Color Research and Application, Vol.22, No.1, 4-10, 1997
Basic Mandarin color terms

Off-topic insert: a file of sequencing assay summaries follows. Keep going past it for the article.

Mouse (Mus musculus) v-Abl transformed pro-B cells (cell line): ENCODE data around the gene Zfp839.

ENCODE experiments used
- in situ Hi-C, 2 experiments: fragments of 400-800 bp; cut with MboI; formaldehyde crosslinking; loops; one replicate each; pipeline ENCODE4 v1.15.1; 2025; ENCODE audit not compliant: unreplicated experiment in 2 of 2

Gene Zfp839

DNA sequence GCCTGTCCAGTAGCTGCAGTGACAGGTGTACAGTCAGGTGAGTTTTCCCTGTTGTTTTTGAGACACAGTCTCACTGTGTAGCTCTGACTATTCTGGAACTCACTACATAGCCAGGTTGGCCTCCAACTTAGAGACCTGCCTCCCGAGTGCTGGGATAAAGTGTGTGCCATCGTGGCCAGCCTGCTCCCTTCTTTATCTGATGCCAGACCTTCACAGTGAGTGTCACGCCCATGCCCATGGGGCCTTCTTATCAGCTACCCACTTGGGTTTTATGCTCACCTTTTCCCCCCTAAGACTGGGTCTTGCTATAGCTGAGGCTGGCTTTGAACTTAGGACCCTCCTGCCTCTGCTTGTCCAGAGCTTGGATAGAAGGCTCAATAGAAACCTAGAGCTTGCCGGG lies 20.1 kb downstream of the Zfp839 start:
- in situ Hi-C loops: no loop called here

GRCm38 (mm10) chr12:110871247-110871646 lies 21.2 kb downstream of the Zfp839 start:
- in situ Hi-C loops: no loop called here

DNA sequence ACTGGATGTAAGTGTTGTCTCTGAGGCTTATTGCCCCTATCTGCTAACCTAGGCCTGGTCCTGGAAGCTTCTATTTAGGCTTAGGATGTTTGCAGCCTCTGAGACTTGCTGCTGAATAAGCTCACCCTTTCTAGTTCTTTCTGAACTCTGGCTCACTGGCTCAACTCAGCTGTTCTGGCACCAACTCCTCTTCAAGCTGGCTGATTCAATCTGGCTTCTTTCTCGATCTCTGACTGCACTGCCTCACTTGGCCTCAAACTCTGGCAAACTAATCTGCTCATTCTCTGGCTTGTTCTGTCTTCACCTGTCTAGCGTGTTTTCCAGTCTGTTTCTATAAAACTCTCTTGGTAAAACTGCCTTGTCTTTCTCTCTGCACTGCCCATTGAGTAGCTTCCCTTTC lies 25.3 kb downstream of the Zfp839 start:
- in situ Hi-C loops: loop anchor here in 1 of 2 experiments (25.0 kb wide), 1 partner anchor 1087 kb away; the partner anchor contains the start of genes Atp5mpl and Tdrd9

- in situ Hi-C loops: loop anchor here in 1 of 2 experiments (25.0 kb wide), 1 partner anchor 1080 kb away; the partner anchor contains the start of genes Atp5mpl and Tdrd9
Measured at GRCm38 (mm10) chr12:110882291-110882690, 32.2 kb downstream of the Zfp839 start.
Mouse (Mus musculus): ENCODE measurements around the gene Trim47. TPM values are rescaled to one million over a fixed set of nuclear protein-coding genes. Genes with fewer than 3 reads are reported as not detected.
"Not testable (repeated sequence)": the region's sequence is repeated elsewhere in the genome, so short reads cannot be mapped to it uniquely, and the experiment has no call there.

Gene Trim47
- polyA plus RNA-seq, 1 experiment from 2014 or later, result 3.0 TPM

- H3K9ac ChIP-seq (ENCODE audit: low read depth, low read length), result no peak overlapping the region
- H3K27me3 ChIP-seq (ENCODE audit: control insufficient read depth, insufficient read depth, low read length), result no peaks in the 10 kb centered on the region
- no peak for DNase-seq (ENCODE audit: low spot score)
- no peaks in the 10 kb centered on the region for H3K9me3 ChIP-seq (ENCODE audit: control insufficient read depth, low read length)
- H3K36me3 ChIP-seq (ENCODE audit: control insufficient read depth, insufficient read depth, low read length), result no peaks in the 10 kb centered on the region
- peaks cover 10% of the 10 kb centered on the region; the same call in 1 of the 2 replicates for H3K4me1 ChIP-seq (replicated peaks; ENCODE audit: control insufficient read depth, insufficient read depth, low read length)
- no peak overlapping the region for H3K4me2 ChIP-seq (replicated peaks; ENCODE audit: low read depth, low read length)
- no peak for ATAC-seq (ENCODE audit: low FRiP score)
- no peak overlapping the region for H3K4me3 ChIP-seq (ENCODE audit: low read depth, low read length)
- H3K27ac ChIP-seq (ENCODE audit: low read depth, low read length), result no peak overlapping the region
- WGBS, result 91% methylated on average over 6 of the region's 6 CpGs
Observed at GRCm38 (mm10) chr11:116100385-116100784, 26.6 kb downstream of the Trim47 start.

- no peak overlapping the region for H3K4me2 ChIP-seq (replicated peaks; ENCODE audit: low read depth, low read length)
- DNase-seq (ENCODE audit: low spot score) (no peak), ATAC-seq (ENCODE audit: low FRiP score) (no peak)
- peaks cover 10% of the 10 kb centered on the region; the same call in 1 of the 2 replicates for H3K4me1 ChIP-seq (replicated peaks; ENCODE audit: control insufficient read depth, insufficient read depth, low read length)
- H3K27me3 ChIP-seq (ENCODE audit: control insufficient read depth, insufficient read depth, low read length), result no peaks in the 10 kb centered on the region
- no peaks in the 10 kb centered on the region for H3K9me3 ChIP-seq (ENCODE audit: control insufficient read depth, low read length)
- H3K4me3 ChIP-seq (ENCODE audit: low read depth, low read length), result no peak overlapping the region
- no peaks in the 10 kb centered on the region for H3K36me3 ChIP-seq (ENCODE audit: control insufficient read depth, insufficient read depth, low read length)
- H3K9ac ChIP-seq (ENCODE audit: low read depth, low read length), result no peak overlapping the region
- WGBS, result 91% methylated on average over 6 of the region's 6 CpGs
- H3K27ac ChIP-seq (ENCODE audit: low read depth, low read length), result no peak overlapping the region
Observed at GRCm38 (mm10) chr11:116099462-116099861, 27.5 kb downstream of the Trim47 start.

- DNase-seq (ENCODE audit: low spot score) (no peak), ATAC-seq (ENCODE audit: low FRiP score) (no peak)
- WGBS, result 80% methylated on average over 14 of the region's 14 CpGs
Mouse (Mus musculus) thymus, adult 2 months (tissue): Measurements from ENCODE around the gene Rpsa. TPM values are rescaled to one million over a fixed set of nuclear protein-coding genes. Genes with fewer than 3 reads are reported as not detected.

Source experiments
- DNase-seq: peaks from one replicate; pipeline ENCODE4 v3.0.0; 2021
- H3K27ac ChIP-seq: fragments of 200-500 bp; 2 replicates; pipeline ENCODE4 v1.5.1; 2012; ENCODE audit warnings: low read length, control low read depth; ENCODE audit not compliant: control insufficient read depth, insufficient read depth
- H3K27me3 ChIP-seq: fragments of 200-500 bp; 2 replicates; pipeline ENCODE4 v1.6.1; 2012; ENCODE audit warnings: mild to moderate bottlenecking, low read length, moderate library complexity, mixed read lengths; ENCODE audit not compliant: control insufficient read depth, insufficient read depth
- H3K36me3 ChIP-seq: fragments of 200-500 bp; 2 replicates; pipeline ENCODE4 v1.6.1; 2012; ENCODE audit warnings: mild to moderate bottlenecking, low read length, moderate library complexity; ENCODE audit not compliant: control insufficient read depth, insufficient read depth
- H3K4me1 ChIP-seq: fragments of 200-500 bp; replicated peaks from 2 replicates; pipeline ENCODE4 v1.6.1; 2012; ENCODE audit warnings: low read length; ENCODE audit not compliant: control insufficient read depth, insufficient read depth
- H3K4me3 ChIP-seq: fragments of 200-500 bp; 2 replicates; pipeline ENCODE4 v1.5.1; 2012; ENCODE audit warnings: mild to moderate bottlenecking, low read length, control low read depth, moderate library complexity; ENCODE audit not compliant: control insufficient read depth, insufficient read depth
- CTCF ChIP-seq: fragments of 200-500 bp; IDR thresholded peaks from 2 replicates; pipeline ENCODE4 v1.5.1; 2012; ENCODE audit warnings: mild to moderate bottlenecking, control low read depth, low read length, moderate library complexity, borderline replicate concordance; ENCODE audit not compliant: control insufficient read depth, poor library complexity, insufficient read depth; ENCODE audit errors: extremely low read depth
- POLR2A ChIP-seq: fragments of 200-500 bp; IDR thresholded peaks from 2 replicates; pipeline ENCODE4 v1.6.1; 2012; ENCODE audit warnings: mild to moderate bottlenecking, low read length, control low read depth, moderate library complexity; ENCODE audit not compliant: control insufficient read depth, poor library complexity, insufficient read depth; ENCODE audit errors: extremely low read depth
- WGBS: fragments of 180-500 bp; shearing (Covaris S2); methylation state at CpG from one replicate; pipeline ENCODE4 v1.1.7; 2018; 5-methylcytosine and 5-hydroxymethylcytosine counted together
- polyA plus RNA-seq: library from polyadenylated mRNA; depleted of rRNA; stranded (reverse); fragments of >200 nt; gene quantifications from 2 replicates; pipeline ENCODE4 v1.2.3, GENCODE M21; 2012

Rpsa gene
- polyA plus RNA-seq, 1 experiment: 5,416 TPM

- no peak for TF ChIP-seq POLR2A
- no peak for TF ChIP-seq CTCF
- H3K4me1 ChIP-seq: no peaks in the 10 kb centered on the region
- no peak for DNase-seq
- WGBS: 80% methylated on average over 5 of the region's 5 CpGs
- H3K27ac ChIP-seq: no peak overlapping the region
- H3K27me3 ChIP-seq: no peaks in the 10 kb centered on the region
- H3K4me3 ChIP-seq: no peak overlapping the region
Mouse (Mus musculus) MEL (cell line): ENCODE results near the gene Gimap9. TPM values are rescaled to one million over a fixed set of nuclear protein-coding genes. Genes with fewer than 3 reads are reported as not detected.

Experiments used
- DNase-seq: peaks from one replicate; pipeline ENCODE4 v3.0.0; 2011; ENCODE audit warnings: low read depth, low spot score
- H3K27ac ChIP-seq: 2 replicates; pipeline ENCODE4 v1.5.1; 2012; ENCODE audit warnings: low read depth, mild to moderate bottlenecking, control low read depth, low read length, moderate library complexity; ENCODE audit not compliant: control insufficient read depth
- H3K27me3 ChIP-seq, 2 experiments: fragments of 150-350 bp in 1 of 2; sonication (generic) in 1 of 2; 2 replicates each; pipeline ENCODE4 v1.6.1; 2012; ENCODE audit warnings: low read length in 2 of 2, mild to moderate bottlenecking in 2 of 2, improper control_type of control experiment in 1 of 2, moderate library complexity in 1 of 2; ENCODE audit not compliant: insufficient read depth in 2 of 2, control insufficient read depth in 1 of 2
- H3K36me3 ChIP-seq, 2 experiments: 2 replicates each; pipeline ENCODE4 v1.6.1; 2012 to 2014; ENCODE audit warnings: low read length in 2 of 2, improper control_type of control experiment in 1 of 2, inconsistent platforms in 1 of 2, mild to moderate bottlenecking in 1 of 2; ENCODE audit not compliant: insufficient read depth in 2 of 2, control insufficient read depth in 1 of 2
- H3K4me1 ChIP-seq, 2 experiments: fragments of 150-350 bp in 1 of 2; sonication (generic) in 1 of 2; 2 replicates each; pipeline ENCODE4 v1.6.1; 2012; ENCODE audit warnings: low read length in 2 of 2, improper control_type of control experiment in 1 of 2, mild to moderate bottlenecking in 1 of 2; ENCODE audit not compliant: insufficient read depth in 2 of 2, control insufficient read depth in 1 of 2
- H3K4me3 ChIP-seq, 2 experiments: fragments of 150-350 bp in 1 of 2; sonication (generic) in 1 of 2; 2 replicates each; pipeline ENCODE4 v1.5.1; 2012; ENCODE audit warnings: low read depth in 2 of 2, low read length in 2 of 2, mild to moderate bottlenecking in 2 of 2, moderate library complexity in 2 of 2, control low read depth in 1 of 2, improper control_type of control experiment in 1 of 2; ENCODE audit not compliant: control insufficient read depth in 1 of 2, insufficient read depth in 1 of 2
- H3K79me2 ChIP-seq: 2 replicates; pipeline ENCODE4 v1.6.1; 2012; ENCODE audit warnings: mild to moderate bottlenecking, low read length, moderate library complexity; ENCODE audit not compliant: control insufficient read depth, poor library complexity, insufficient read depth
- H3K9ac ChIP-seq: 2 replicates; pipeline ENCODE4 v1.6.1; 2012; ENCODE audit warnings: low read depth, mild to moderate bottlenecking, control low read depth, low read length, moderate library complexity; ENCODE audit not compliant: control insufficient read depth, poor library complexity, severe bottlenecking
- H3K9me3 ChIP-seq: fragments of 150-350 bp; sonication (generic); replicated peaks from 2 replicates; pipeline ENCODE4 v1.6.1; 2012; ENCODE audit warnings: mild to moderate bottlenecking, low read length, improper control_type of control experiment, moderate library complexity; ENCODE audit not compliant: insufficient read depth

In comparative studies of basic color terms of various ethnic groups, Berlin and Kay Sound that the number of basic color terms used is greater, the more highly developed a culture becomes and vice-versa (Berlin and Kay 1969: 16). According to their thesis, peoples possessing the most highly developed cultures use II basic color terms, or the equivalents of white, black, red, yellow, green, blue, brown, orange, purple, pink, and gray. These II color terms are found in Japanese, Korean and Cantonese. However, as only six are found in Mandarin, Mandarin was assigned to a lower stage of cultural development. This is incorrect. In an effort to pi-eve this assertion, this author has conducted numerous studies. Based on research of Mandarin color terms and mapping response, this study attempts to prove that Mandarin has long contained the II basic color terms noted by Berlin and Kay. However, after conducting a mapping response study, it was discovered that the Berlin-Kay color set (i.e., the Berlin-Kay-MacLaury Munsell set) is inadequate for examining low saturation basic color terms such as he (Br) and cang (grayish BG), the representative colors of which are difficult to fully ascertain. During this study, this author discover-ed a cei tain degree of difficulty hindering mutual understanding between Eastern and Western cultures. Consequently, this study seeks to promote a degree of such understanding.